“I love the tone,” says Patria of the minutes from meetings. “The language was very emotive.”

That was certainly true of the Gort Rural District Council. At a meeting in 1907, following riots in Dublin at the premiere of JM Synge’s play, The Playboy of the Western World the councillors’ response was vehement. They recorded their decision to “protest most emphatically against the libellous comedy, The Playboy of the Western World, that was belched forth during the past week in the Abbey Theatre, Dublin, under the fostering care of Lady Gregory and Mr Yeats. We congratulate the good people of Dublin in howling down the gross buffoonery and immoral suggestions that are scattered throughout this scandalous performance.

 

For more from the archives see this week’s Tribunes here

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Real Galway flavour to intermediate club hurling battle in Birr

Bernie Ni Fhlatharta

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Date Published: 23-Jan-2013

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Athenry fail to take chances as they bow out of Junior Cup

Bernie Ni Fhlatharta

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Date Published: 29-Jan-2013

Athenry FC 1

Kilbarrack United 2

(After extra time)

For the second year in succession Athenry were done in extra time in the FAI Junior Cup as last season’s beaten finalist’s came from behind to snatch an excellent game in Moanbawn on Sunday afternoon.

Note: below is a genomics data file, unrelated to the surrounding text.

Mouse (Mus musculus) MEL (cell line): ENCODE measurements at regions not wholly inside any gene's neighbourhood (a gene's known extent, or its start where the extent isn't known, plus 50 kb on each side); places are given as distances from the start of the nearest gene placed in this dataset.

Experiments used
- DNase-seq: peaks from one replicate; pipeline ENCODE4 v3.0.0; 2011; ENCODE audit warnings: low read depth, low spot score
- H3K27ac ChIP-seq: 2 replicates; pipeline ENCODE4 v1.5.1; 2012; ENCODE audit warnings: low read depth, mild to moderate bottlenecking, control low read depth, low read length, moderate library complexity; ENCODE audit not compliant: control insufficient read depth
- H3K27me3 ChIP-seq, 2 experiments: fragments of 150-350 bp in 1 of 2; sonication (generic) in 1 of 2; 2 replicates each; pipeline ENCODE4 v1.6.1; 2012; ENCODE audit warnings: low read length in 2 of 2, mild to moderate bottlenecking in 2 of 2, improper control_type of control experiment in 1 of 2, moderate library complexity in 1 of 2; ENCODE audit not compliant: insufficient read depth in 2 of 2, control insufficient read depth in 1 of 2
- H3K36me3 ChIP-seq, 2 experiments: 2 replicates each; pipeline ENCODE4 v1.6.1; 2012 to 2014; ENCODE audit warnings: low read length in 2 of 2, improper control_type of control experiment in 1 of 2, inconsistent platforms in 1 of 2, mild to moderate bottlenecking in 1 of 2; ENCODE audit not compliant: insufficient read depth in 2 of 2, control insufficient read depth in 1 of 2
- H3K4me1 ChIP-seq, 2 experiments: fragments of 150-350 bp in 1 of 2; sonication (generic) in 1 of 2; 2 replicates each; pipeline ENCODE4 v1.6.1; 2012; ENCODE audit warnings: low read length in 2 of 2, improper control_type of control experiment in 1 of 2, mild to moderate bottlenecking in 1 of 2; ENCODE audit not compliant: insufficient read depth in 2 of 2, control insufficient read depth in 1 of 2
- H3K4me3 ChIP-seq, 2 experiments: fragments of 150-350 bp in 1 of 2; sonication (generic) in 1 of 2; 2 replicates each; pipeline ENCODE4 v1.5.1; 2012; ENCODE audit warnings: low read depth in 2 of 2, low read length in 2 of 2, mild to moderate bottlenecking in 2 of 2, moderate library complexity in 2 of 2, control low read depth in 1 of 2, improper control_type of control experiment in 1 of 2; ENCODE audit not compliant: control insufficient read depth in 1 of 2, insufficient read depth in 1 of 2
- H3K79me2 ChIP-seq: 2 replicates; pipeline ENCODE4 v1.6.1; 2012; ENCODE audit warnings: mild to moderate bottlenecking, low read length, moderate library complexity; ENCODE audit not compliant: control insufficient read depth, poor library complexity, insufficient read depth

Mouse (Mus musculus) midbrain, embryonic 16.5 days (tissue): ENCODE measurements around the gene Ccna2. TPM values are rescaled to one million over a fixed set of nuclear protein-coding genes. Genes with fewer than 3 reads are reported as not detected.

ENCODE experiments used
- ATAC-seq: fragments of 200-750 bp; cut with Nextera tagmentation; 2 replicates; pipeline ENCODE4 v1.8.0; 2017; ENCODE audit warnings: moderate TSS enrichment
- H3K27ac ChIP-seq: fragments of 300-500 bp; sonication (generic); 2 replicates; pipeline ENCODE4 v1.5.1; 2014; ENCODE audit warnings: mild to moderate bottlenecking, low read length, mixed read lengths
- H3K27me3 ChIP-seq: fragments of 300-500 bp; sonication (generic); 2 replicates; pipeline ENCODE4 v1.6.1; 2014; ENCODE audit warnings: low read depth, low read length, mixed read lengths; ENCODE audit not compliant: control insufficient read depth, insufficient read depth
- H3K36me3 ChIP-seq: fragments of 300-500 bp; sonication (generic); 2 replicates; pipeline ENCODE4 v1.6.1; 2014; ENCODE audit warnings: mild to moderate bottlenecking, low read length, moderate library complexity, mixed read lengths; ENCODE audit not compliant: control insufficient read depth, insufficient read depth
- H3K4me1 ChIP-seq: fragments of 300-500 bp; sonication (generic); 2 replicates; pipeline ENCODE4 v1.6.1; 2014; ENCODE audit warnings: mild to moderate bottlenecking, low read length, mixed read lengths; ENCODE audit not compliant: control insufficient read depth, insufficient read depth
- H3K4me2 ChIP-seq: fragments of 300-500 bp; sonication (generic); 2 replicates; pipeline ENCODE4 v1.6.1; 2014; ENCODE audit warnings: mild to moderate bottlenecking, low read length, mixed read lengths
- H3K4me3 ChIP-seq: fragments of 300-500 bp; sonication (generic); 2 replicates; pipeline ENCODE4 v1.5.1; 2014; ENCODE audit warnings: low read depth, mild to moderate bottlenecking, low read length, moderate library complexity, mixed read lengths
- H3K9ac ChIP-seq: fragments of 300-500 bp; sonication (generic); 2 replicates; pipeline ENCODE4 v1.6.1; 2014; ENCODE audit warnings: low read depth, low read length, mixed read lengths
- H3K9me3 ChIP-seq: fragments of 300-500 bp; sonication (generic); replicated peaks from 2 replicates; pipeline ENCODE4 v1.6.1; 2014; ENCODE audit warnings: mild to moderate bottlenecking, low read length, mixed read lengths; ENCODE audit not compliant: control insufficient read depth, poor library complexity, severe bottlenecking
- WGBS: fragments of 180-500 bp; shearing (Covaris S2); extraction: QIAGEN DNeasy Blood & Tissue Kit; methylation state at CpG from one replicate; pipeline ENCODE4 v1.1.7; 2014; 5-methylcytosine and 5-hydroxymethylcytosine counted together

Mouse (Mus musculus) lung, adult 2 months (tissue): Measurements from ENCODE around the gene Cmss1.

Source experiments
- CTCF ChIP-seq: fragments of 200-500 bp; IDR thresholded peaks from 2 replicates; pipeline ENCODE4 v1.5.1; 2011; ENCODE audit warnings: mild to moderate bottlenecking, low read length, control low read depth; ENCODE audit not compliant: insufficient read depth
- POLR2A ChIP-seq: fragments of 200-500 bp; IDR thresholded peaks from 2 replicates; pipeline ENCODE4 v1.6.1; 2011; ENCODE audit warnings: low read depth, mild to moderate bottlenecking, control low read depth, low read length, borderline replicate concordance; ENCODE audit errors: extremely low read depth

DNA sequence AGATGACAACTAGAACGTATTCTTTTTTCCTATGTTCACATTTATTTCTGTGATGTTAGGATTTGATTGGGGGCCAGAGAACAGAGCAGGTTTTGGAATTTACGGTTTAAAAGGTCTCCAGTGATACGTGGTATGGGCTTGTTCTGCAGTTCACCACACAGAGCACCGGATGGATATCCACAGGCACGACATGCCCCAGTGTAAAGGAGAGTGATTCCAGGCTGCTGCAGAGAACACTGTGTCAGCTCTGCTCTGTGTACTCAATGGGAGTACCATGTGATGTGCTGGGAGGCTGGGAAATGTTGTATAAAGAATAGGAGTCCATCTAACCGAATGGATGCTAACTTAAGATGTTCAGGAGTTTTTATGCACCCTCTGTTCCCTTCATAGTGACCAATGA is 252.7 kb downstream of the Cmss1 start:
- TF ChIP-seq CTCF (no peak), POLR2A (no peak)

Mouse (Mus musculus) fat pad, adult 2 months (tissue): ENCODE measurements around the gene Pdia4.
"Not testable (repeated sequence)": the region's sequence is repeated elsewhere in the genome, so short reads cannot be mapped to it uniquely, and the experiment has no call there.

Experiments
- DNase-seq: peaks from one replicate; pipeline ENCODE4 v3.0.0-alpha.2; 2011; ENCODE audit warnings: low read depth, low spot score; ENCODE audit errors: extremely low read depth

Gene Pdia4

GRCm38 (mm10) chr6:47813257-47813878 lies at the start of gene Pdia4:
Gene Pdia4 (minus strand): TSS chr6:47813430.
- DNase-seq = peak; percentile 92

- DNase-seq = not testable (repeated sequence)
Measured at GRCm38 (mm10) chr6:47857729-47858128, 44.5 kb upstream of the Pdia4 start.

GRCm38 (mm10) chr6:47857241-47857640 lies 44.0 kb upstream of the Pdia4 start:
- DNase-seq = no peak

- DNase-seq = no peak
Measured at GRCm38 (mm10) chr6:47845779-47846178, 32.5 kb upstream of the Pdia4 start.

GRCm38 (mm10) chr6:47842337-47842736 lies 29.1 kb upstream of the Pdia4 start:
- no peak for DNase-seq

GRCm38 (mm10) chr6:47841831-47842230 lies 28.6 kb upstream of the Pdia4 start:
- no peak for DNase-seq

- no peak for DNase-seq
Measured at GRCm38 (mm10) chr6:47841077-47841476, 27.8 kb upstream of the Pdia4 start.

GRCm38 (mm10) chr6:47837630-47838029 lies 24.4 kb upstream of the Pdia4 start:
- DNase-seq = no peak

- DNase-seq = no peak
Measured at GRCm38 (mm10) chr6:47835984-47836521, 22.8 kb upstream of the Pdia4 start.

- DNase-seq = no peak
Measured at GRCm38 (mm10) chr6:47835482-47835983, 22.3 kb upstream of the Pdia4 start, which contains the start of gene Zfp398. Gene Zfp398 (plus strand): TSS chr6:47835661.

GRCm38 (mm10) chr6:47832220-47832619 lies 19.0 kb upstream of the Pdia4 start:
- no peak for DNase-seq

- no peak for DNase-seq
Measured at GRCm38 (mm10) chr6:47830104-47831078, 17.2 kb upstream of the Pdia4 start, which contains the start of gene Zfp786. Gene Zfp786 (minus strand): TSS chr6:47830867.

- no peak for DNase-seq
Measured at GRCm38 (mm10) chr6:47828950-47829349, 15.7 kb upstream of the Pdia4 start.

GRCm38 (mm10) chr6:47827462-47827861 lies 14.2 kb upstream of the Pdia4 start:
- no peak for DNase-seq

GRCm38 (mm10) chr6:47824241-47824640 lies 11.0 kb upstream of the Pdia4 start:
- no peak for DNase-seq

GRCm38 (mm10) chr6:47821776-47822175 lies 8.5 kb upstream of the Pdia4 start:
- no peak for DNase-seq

On a heavy pitch that was only playable following extensive groundwork by club officials all morning, the home side were by far the better side in the opening half, but failed to take advantage of a number of opportunities that came their way.

An Alan O’Donovan penalty gave them a merited advantage just after the restart, but thereafter were on the back foot as Kilbarrack took over, but for all their pressing, the home rearguard were dealing comfortably with their forays.

However they were struck a body blow just six minutes from time, as big striker Keith Kirwan was left all alone at the far post to head the equaliser and from that point on the Dubliners were the better side.

They started off the extra time in the ascendancy and enjoying all the momentum before striking for a good winning goal on 104 minutes. A strong bench allowed them to make some necessary changes and it was not a facility that was available to Athenry manager Gabriel Glavin.

With Gary Forde and Gary Delaney out through suspension following their sending off against OLBC in the previous round, and Seamie Crowe injured, it left their bench rather threadbare with just a number of young squad players available.

Playing with the aid of the slight incline and any wind advantage going, the home side had a Connor Cannon effort on target in the opening minute, while John Meleady was just over with a flick at the other end.

Meleady then tested Andrew Walsh who saved comfortably, before the goalkeeper pulled off a brilliant double save on 14 minutes.

Firstly he went full length to push away a Meleady shot and was then back on his feet to parry David Jackson’s close-range rebound.

For more, read this week’s Connacht Sentinel.